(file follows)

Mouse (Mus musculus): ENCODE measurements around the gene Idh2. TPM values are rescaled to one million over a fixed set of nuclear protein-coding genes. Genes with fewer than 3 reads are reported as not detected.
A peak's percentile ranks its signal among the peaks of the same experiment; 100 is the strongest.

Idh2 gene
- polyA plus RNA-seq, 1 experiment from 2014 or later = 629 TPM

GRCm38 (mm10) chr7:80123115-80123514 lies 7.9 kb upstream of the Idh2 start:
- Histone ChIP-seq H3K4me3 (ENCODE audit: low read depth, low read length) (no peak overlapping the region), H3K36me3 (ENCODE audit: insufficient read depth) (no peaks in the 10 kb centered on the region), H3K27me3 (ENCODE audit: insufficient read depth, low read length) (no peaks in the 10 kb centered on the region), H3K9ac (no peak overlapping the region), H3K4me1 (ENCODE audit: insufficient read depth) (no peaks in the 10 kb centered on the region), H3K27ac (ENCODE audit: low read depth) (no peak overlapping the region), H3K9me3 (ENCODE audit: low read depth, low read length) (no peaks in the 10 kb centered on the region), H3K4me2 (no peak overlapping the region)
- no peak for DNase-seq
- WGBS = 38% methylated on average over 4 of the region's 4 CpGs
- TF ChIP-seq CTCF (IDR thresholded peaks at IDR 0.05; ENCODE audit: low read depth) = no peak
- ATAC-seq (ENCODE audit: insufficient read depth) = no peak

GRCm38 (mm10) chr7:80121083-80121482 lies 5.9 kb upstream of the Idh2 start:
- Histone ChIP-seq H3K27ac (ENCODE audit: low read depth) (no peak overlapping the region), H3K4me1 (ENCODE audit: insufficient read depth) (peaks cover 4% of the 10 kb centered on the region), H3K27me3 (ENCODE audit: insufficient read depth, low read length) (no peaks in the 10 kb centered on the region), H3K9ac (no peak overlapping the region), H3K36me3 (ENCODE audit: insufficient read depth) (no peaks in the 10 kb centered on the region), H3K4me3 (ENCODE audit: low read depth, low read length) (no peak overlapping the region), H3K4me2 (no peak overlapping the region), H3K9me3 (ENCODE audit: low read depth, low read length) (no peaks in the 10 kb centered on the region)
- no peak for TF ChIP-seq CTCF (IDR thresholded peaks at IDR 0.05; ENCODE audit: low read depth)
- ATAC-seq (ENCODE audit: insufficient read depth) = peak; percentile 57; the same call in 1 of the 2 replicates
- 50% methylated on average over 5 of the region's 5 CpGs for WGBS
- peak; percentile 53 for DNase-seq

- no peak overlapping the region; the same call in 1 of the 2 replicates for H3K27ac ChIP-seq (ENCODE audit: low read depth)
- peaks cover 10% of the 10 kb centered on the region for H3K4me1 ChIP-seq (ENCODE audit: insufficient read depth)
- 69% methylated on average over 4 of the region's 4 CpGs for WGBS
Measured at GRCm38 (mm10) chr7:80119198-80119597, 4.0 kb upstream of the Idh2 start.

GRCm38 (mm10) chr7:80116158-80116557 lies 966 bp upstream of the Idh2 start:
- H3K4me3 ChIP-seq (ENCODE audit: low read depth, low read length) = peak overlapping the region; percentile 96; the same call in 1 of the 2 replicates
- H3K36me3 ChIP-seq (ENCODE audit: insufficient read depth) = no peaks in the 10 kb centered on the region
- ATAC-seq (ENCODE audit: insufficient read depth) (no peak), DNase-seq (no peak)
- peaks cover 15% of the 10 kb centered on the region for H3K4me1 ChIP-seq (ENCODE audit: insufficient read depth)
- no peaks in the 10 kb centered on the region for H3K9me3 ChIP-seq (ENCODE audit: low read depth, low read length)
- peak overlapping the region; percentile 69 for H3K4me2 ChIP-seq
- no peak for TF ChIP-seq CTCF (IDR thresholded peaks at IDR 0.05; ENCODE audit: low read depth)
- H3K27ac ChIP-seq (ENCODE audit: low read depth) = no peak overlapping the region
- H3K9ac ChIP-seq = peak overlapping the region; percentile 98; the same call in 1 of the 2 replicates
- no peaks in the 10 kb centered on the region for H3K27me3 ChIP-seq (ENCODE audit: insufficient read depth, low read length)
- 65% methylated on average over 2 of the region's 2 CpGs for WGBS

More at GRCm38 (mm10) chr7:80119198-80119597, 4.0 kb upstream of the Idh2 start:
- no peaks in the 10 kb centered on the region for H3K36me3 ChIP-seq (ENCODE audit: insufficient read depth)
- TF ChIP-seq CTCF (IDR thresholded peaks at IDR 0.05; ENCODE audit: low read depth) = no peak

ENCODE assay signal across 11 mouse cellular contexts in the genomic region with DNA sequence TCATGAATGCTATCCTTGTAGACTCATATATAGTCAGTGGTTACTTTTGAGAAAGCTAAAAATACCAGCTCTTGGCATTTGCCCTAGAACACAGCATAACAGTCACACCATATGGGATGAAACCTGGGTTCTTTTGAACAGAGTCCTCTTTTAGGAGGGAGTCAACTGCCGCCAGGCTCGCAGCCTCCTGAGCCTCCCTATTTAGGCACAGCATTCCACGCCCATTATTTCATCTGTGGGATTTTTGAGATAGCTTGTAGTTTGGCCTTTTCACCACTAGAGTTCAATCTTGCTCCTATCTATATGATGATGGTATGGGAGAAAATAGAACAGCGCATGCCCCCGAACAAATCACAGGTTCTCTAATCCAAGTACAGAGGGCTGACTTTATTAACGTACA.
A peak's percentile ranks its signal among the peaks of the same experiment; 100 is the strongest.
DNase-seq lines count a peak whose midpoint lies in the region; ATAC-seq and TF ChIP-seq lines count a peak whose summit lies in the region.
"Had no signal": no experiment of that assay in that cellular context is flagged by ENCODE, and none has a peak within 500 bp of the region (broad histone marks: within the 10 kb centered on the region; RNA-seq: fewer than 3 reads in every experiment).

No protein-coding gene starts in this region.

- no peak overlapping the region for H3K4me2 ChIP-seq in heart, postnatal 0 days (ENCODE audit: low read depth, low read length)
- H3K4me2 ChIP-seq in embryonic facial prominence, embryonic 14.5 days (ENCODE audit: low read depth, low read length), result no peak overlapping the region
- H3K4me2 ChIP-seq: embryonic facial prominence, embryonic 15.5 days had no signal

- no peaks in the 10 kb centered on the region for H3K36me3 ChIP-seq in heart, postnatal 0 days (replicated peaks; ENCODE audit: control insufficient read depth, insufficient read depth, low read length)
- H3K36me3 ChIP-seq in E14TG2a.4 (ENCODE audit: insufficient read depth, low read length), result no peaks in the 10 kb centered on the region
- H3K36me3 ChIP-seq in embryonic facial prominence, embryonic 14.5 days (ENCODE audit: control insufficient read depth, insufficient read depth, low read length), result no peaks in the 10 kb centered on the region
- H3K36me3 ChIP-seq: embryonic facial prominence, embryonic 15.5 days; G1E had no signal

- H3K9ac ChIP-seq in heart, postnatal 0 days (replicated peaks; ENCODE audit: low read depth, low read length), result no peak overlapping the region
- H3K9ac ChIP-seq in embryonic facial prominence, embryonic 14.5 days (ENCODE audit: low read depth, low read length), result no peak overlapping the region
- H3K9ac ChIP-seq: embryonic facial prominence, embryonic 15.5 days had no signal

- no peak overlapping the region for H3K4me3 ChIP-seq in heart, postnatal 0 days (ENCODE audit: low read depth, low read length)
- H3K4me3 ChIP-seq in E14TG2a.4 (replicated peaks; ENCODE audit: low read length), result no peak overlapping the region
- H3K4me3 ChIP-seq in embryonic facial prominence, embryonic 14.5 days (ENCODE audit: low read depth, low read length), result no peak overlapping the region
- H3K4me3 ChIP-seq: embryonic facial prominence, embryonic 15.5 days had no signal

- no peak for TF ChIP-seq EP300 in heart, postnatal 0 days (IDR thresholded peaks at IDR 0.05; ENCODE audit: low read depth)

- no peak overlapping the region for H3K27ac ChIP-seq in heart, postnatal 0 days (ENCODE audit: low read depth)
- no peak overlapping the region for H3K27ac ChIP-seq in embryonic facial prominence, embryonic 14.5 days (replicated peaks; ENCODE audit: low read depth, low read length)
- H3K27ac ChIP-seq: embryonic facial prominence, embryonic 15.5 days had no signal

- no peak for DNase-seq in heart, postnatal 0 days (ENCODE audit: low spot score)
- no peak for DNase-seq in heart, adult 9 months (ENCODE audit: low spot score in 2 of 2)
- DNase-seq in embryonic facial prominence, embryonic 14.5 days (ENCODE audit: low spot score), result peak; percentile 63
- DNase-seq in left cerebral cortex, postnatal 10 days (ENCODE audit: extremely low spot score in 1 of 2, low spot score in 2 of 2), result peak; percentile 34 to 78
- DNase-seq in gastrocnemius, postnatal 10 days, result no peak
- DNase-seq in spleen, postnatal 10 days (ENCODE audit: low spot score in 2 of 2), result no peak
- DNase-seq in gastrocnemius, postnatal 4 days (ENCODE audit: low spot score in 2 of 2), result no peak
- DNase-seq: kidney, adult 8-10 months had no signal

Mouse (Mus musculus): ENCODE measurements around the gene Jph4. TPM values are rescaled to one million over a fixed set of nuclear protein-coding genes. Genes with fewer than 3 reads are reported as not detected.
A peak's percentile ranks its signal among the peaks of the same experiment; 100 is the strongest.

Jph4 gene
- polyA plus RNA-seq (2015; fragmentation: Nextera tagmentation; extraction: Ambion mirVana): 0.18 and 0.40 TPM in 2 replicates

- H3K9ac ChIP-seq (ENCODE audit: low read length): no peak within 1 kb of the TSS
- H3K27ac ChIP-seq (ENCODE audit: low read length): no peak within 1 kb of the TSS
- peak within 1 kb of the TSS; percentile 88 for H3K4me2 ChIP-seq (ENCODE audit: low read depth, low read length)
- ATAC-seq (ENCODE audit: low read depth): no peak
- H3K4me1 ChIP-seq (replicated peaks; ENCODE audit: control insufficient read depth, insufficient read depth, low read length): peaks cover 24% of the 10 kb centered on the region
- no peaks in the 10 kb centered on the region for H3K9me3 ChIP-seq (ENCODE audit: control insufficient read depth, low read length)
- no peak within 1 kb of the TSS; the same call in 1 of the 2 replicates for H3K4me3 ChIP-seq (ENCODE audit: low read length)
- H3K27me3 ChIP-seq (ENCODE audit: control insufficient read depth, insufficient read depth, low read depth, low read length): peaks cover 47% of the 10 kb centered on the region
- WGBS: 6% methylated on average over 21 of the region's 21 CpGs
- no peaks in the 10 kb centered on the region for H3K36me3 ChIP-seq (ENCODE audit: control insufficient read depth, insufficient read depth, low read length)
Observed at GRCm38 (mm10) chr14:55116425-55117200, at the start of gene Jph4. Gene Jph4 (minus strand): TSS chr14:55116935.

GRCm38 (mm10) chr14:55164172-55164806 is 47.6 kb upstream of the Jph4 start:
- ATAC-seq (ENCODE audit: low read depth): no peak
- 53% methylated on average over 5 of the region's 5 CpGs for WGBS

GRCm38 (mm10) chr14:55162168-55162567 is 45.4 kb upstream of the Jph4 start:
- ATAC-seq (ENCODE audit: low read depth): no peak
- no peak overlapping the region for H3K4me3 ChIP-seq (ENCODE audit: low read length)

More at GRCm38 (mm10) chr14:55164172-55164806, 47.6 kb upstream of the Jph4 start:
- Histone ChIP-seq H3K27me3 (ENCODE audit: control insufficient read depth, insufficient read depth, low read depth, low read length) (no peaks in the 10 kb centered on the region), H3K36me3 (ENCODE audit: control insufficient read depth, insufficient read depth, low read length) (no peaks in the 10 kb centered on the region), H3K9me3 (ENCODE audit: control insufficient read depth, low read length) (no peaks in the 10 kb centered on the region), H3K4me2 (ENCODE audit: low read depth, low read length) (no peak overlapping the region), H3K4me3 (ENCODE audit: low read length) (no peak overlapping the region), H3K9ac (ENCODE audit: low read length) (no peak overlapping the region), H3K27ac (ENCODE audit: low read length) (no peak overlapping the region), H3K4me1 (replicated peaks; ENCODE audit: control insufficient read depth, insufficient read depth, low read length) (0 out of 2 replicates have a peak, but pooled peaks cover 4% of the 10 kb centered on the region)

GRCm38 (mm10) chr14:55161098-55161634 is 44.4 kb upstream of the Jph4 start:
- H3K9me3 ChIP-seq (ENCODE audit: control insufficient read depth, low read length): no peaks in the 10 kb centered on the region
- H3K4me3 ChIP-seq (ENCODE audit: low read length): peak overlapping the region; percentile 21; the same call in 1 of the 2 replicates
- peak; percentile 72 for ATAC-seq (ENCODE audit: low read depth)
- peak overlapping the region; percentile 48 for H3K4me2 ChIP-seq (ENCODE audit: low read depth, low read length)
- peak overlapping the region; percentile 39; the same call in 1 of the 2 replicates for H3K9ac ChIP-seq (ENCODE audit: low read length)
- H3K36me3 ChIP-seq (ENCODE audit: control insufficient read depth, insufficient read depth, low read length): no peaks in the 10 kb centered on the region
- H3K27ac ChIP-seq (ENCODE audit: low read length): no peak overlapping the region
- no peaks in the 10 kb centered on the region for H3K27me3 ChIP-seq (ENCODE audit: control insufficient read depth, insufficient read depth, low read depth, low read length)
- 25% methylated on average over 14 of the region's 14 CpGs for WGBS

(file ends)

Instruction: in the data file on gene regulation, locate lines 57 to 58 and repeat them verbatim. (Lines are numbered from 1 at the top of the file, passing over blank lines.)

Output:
- no peak overlapping the region for H3K27ac ChIP-seq in embryonic facial prominence, embryonic 14.5 days (replicated peaks; ENCODE audit: low read depth, low read length)
- H3K27ac ChIP-seq: embryonic facial prominence, embryonic 15.5 days had no signal